against the United States is a very realistic option we should
consider. Thank you.
Mr. Rohrabacher. I have been aware of this problem for
awhile, and when I have spoken to presidents of major
universities like Stanford University, for example, I just get
the answer that well, that is for the government to worry about
but not for us, not in academics. Security issues should be
handled by the Federal Government not by academics.
I would suggest that this is, what we are talking about
today is the equivalent of equipping a hostile power, let us
say, 50, 60, 70 years ago, but helping to equip a hostile power
with the ability to build a nuclear weapon. I mean if you have
students from Germany and you say, well, we can't really make a
decision about the nature of the regime that controls Germany,
or Stalinist Russia, and then we equip graduate students with
the knowledge of how to put together a nuclear weapon, that is
an insane, suicidal, national suicidal policy, and would have
been then and our people certainly recognize that.
I guess it is hard today when China is presenting itself as
our adversary wherever they can, allying themselves with the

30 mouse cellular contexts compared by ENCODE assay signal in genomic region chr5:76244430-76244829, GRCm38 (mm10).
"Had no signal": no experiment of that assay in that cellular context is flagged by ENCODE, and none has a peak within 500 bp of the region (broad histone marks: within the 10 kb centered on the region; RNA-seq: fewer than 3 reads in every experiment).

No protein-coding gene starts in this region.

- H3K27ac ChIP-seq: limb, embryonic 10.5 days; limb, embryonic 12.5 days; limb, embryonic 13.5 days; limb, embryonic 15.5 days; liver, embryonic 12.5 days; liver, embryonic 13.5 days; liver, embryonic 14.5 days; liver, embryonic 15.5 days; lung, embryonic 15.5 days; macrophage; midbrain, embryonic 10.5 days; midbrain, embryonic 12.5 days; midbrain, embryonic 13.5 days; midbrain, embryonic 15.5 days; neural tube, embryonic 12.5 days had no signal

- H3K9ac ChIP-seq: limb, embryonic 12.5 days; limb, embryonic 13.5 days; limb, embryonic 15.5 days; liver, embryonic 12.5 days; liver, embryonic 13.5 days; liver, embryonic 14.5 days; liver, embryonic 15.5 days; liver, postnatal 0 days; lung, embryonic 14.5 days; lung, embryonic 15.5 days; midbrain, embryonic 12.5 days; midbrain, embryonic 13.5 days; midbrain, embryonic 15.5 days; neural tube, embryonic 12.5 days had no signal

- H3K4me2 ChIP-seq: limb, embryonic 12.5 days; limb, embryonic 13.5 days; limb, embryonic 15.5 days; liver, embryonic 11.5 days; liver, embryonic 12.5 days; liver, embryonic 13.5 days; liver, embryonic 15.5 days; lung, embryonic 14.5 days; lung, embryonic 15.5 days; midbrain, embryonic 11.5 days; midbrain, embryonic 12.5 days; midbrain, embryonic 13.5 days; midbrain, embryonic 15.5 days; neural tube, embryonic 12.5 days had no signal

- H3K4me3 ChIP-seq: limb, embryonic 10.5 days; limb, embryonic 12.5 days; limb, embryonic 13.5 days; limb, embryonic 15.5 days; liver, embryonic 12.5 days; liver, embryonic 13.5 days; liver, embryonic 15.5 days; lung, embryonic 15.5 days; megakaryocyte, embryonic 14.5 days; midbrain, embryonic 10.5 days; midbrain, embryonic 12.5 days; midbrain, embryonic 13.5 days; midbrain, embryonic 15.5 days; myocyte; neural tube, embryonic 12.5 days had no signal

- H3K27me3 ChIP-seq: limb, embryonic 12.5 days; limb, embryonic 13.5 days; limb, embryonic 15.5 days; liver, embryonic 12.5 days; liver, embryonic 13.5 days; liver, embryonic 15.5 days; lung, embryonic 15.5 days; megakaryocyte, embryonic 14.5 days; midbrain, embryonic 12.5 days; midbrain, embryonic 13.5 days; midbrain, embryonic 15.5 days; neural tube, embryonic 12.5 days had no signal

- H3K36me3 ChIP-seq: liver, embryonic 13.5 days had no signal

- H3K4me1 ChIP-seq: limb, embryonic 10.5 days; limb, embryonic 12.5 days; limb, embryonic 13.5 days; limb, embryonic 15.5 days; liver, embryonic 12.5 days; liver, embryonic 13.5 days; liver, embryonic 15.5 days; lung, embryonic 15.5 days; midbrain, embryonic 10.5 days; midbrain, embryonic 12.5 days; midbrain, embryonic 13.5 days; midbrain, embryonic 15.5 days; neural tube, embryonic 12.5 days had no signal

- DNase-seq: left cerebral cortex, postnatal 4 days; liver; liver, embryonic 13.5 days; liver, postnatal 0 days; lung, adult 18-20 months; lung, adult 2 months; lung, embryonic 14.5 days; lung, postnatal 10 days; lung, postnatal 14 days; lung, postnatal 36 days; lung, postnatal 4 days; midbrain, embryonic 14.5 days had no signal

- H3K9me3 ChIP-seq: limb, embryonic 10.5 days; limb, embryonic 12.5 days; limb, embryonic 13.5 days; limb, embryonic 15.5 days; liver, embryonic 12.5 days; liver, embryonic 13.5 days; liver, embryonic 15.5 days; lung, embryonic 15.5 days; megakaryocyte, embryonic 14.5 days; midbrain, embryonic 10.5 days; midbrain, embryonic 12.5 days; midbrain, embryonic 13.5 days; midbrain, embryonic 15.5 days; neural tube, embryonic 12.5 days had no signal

rotten regimes in the world and trying to make hostile
territorial claims as well as of course their economic, what I
consider to be economic aggression. But as we just heard that
the cost of 9/11 was $200 billion. Is that what----
Mr. Libicki. Yes, correct, the cost of 9/11, roughly, in
property damage. Somewhere between----
Mr. Rohrabacher. So the cost of 9/11 is $200 billion, but
we also heard earlier that your report suggested that there was
about $250 billion a year lost to cyber attacks of some kind or
another. So what we have here is a huge issue of security that
should consider even our major universities as to what kind of
knowledge that they are permitting to be provided to people who
might do us harm. And I would think and I would suggest that we
are not now paying attention to that.
And again, every time you hear about we are going to bring
people in, foreign students, and it is all done in the name of
taming a potential adversary. But if you are bringing these
people in and they are only taking science classes or
mathematics classes at the highest level, you are not taming
them at all. You are just providing them with technical
knowledge and technical know-how. Perhaps we should insist that
we do have exchange students coming in from every country
including China, but they have to be social science majors, and